As a trainee currently I have to work 48 hours on paper, more in reality. It sucks.

Re: Working hours

Posted: Tue Aug 06, 2019 2:50 am
by thrifty++
Ok I am resurrecting this subject again as I have recently been asked by another company to do some work for them.

They found out about my side hustle and started asking questions. The work would probably be another 5 hours per week on average. So I will be doing probably an extra 10 hours a week for both clients. I am kind of exhausted thinking about it. But it will also be highly paid (and highly taxed) and would probably bring in another $10k/$11k after tax a year. Im going to meet with them to discuss it at least. It also another type of remote work I could do from anywhere in the world so I like that too. Building a little portfolio of remote work.

So I am tossing it up but also don't want to stress myself out with too much work or get unhealthy. I need to make time to eat well and exercise regularly.

Any thoughts on whether I should bang on ahead with it?

Re: Working hours

Posted: Tue Aug 06, 2019 4:30 am
by Bankai
Is it $10k for just the new gig? If yes, how does the hourly rate ($40 assuming 250 h per year) compare with your day job? If it's substancialy better (at least 50%) then you can consider it. If it's $10k for both gigs, it's not worth it.

Another factor to consider is how much money you already have. The more years of expenses you already saved, the less you need to trade time for money. With only one year of expenses saved I'd definitely do it, with more than 10 I'd stay clear.

Another thing to consider is how it will affect your savings and free time in percentages. If 5h per week represent 20% of your free time but the extra money will only add 10% to your annual savings, it doesn't make sense. If however your only losing 5% of your free time for 25% boost in savings, that's a good deal.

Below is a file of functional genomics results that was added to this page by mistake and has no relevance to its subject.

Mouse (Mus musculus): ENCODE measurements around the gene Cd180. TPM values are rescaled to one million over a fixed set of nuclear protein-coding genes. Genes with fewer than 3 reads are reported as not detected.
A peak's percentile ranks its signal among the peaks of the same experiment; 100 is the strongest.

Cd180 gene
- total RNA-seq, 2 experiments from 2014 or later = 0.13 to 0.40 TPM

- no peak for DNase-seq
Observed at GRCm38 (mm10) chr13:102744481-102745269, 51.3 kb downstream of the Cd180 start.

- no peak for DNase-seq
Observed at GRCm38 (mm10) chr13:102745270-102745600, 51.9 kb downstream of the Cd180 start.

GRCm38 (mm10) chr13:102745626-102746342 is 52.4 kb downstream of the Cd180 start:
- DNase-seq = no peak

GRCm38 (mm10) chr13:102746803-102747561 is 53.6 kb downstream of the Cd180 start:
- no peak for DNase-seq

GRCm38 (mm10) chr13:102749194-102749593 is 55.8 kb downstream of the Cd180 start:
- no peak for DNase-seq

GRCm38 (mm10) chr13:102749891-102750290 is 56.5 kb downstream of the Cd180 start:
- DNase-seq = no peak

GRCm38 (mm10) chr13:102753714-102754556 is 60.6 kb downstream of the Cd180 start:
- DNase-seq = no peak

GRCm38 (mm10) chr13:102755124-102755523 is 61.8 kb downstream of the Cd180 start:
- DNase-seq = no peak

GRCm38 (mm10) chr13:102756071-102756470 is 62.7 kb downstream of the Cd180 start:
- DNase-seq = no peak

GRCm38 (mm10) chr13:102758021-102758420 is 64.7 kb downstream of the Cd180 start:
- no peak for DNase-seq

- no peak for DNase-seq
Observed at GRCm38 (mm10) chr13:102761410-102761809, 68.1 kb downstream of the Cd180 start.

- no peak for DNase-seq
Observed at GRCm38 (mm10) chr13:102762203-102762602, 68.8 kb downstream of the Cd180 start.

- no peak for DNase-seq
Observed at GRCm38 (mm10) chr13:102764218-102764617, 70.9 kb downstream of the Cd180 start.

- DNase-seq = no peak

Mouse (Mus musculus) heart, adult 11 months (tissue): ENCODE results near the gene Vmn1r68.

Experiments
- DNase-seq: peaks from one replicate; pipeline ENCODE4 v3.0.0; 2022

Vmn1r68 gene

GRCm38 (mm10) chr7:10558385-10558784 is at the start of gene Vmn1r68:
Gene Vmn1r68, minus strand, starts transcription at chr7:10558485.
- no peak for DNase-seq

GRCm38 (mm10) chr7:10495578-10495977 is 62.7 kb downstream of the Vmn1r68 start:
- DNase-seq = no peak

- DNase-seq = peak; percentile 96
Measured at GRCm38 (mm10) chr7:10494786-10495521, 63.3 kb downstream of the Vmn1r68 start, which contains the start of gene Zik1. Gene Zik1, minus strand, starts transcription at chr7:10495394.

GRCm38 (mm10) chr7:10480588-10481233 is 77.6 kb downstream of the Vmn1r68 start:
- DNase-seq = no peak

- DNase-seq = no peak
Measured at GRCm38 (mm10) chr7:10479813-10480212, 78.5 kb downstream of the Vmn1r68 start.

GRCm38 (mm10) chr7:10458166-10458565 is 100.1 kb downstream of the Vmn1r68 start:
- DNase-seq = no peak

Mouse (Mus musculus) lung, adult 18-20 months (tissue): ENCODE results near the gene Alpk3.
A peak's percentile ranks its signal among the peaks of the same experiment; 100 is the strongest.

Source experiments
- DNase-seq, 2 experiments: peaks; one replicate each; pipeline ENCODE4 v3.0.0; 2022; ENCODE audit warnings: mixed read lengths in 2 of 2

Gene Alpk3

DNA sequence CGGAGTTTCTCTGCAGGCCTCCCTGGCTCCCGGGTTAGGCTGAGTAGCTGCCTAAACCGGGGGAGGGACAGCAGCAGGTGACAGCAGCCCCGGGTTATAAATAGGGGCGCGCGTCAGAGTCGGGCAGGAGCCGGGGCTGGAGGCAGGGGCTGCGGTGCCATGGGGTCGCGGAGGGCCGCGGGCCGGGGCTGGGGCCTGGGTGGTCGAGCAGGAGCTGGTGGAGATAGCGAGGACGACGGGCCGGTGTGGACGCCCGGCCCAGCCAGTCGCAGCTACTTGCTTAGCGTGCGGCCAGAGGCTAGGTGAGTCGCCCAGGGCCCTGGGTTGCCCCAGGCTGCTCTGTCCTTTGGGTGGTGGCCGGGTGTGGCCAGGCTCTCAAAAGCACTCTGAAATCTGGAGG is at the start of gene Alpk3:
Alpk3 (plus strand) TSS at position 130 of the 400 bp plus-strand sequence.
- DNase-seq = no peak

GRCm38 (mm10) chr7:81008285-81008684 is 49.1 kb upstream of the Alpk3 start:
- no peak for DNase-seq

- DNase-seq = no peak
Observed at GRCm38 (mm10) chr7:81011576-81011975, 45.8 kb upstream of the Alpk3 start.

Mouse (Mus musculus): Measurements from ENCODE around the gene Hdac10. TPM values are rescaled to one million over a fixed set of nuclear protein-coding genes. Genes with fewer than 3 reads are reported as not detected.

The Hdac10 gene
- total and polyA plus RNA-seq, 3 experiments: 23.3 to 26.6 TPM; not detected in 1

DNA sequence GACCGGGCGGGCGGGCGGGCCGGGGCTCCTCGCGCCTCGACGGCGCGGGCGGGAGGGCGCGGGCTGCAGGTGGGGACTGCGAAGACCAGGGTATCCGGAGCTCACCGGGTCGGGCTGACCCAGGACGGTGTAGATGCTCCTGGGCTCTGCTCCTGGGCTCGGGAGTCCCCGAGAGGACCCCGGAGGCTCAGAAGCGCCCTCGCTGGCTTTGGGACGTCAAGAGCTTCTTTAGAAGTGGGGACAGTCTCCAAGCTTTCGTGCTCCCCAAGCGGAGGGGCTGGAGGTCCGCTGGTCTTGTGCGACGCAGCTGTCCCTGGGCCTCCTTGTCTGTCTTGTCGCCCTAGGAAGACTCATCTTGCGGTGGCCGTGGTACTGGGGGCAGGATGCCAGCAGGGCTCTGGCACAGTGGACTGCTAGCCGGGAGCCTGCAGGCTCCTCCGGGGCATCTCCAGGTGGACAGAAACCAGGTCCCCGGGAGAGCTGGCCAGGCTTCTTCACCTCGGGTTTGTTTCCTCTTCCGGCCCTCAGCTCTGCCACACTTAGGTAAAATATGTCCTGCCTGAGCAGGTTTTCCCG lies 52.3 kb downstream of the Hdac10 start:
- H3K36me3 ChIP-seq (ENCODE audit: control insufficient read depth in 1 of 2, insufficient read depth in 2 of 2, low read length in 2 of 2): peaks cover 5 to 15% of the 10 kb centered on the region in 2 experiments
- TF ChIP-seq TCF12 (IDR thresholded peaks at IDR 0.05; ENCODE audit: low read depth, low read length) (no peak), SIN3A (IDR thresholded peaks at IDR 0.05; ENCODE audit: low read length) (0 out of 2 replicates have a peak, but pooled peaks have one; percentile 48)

Ultimately though your health is most important and since you are stresses by just thinking about taking this extra job on, it seems to me it's not a good idea. Even if the numbers add up

Re: Working hours

Posted: Tue Aug 06, 2019 12:41 pm
by classical_Liberal
Bankai wrote:
Tue Aug 06, 2019 4:30 am
Another factor to consider is how much money you already have. The more years of expenses you already saved, the less you need to trade time for money. With only one year of expenses saved I'd definitely do it, with more than 10 I'd stay clear.
Same concept, but framed differently. If you're already near 10 years of expenses, how close would the totality of this contract work come to covering all your expenses? Does it have the potential for more scalablity? Do you prefer it (and the side benefit(s) of location freedom, etc) to the institutional employment? Maybe you should consider quitting the FT work instead?

Re: Working hours

Posted: Wed Aug 07, 2019 6:05 am
by 2Birds1Stone
Personally I value time > money after you get to a certain income/NW.

Is what c_L mentioned a possibility? Would it improve your quality of life?